Pulmonary emboli. To thrombolyse or not to thrombolyse…?!!

It’s the age old adage…do you or don’t you, is the outcome better or worse?? Age, morbidity, mortality, recent surgery….does it save lives?? Are you better to admit them to ITU and watch with advanced monitoring and take the gamble…

Thrombolysing someone with M.I used to be done at the drop of a hat. But PE, the jury is still out! It seems to me that the key is physiological robustness within age…

Here is a fabulous discussion within one of the ICU case summaries regarding exactly this issue.

If you look in the menu bar on the right, you can find and download one of our presentations regarding a similar case. Within which we discuss the evidence behind what should form our clinical judgement. Thanks to my colleague David Popple for this one.

Link also here.

Their synopsis in this patient and sub categories of patients:

  • Current evidence does not support the routine use of thrombolytic therapy in haemodynamically stable patients with acute PE.
  • It is still unclear whether long-term sequelae may be prevented by use of thrombolysis in the acute setting; further research is needed to address this.
  • The rate of major haemorrhage in all patients receiving thrombolysis for PE is approximately 10-fold higher compared to standard anticoagulation with heparin alone.7,10,11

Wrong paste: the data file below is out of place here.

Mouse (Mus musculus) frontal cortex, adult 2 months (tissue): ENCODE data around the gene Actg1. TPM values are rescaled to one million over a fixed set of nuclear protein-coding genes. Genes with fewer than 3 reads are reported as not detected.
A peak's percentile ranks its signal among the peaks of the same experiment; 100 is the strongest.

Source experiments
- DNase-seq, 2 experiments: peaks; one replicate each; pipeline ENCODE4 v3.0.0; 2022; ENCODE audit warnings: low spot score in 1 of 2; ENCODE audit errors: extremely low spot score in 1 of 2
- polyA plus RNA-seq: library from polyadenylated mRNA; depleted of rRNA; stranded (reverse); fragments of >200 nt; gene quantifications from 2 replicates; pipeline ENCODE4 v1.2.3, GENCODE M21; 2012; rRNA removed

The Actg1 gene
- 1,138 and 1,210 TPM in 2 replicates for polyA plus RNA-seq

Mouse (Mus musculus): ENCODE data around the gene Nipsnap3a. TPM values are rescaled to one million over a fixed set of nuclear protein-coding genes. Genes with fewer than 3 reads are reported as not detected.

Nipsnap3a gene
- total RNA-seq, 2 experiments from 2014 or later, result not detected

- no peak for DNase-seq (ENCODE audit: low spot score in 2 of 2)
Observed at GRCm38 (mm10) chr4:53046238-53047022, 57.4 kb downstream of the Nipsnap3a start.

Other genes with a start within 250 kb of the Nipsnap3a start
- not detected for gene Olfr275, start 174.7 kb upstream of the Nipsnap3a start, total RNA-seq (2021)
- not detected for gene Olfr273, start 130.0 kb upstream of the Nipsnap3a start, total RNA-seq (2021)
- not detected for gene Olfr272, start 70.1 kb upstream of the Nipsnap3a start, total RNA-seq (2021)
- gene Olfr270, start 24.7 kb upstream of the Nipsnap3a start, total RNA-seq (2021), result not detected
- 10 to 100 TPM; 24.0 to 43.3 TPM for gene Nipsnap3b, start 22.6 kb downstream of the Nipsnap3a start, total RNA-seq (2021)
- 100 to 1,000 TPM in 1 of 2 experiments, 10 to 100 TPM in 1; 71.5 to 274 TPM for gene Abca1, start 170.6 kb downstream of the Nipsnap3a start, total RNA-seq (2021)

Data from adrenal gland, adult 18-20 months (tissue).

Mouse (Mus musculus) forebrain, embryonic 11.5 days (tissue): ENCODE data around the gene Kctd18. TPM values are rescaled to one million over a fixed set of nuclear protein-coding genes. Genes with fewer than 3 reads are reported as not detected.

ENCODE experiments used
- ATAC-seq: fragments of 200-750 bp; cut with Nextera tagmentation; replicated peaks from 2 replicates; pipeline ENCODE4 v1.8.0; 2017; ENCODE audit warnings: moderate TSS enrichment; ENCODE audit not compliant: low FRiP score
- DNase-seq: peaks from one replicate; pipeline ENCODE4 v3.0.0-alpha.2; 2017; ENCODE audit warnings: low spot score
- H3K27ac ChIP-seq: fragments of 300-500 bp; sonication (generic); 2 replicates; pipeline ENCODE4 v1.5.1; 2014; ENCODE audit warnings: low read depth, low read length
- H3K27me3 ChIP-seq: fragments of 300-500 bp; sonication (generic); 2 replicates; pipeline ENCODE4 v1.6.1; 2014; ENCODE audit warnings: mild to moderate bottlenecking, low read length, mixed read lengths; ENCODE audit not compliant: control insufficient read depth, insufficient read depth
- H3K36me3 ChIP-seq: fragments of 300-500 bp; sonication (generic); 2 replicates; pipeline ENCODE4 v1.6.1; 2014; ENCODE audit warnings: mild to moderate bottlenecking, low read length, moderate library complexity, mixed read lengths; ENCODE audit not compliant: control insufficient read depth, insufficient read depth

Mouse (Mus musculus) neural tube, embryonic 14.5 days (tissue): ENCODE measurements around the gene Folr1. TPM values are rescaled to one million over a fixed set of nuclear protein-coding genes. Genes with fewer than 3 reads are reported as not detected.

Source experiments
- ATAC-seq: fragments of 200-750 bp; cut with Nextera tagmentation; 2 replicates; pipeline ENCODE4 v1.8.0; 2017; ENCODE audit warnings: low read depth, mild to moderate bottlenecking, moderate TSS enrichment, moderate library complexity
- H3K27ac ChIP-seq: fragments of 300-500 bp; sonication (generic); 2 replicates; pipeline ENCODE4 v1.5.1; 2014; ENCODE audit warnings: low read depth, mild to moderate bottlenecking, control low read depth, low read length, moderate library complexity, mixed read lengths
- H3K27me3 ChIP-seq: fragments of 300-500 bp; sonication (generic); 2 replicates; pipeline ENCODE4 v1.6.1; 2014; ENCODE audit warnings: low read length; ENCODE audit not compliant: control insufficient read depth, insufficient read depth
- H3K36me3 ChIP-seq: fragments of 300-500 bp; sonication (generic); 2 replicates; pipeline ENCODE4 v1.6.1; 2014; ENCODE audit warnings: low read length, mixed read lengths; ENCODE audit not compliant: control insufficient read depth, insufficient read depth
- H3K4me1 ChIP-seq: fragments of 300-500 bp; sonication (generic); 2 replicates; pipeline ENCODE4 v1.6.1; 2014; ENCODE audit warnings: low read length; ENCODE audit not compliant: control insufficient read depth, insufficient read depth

• Haemodynamically stable patients under 66 years of age with RV dysfunction and myocardial injury may have a significant reduction in mortality and no significantly increased risk of major haemorrhage when given thrombolytics.10,11
  • In patients with intermediate-risk PE, haemodynamic decompensation and a high bleeding risk, other options for reperfusion include surgical embolectomy or percutaneous catheter-directed thrombolysis where facilities for this exist

Consider the use of thrombolysis in young patients with a low risk of bleeding, who present with acute PE and significant right ventricular dysfunction.

There remains an overall low mortality rate from intermediate-risk PE (2.92%) and high bleeding risk from thrombolysis (2.84%), therefore balancing these risks is challenging requiring individual consideration of each case. A bleeding complication in the elderly could be potentially life threatening with a high risk of long-term disability.

In patients over 65 years we agree too that we would not support the use of thrombolysis for PE unless there was significant haemodynamic compromise, at which time the risk of major haemorrhage should be fully discussed with the patient and relatives.

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